“There’s no shortcut to excellence. Put the hours in and become exceptional at your craft, because the best marketing strategy is a good product. If your goal is simply to be famous, admit that to yourself and act accordingly. But if your goal is to become a great musician, the advice is simple: practice. It’s not sexy and it won’t get you a million likes right away, but LA is home to the best musicians in the world, and you won’t earn their respect if you can’t hang.”

However, for those who believe they have something worth sharing with the world and are ready to brave the punishing journey of becoming a professional musician, Alma swears by one resource to help aspiring musical artists take their craft to the next level:

“More broadly, one of the most helpful tools for recording artists like me is SubmitHub. The platform makes it easy to submit new releases to Spotify playlists, bloggers, radio stations, and record labels, guaranteeing that the person on the other end will listen (or your money back)! You’ll get a ton of rejections, but dollar for dollar it’s the best PR resource out there.”

And while living in Los Angeles isn’t a prerequisite for budding performers, composers, and songwriters, there’s no denying the fact that the City of Angels offers a cornucopia of resources and contacts not found in many other places around the world—at least, if you know how to properly navigate the L.A. music scene.

“You’ve got to find your people. For singer-songwriters, there’s unfortunately not a good culture of open mics or even live shows, and the idea that a heavy hitter is going to ‘discover’ you playing on the Santa Monica promenade is a bygone fantasy. Scour the internet for good teammates—which depending on what you need could be an engineer, producer, music director, or instrumentalist—and build a genuine relationship.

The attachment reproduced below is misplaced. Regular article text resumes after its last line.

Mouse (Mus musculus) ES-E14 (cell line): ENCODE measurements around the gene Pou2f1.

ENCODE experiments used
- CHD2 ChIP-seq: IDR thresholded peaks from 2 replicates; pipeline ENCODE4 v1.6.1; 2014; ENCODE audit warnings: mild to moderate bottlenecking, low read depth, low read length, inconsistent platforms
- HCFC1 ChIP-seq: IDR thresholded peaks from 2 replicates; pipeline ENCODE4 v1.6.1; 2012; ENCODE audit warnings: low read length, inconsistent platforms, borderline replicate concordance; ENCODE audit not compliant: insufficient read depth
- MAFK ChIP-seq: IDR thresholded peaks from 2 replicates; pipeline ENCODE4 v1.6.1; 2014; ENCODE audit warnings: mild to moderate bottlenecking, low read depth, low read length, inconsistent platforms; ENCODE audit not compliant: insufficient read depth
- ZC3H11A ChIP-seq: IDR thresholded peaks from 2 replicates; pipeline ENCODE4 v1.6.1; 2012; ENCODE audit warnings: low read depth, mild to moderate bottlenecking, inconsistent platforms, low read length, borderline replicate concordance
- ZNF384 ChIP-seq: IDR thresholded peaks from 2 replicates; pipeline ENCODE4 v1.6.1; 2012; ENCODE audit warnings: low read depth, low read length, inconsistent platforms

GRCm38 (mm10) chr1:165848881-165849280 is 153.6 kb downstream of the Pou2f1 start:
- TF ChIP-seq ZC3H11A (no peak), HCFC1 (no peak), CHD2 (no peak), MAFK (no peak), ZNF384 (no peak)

I’m biased, but my engineer Raz Klinghoffer is one of the best producers in the business if you’re looking to make pop music. The guy could literally take an off-key voice memo and turn it into a Top 40 hit. 

Songwriters should also check out the LA Songwriter’s Collective. They’re a genuine, talented bunch, hosting live events, outings, coaching, and workshops. Can’t wait until we can all meet again in person!”

However, if living in Los Angeles isn’t an option for people who want to make music for a living, don’t despair; as the ever-increasing prevalence of digital technology and remote working is making that path easier than ever, so much so that making the move to L.A.—or any other major creative hub—will be considered optional in the near future. 

“My bet is on Austin as the nation’s next big music hub—but does location even matter anymore? The internet has been the great equalizer for independent artists, helping voices get discovered in every corner of the world regardless of whether there’s a record label in their town. Right now, LA is home to the country’s greatest session players and tour bands, but with the rest of the world moving toward remote working environments, I’m not sure why we’d expect the music industry to be an exception.”

Being known as a talented singer-songwriter is a worthy goal for anyone, but Alma has her sights set on something higher and grander.

“I cringe at the idea of being known exclusively for my music. To lots of people, especially my nameless and faceless listeners in South America and overseas, I’m just a singer, and that’s fine. But I’d rather be known as ‘the musician who also ______.’ Who also has some interesting ideas about philosophy and theology. Who also podcasts with Braver Angels. Who also challenges people to listen to each other better.”

For more information on Alma Cook and her latest projects, check out her official website, and click here to listen to her music. And be sure to follow her on Twitter!

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Joe Garza | Editor

Joe Garza is an LA-based writer and musician. With a deep passion for the arts, his interests include screenwriting, reading, composing, and playing guitar and piano.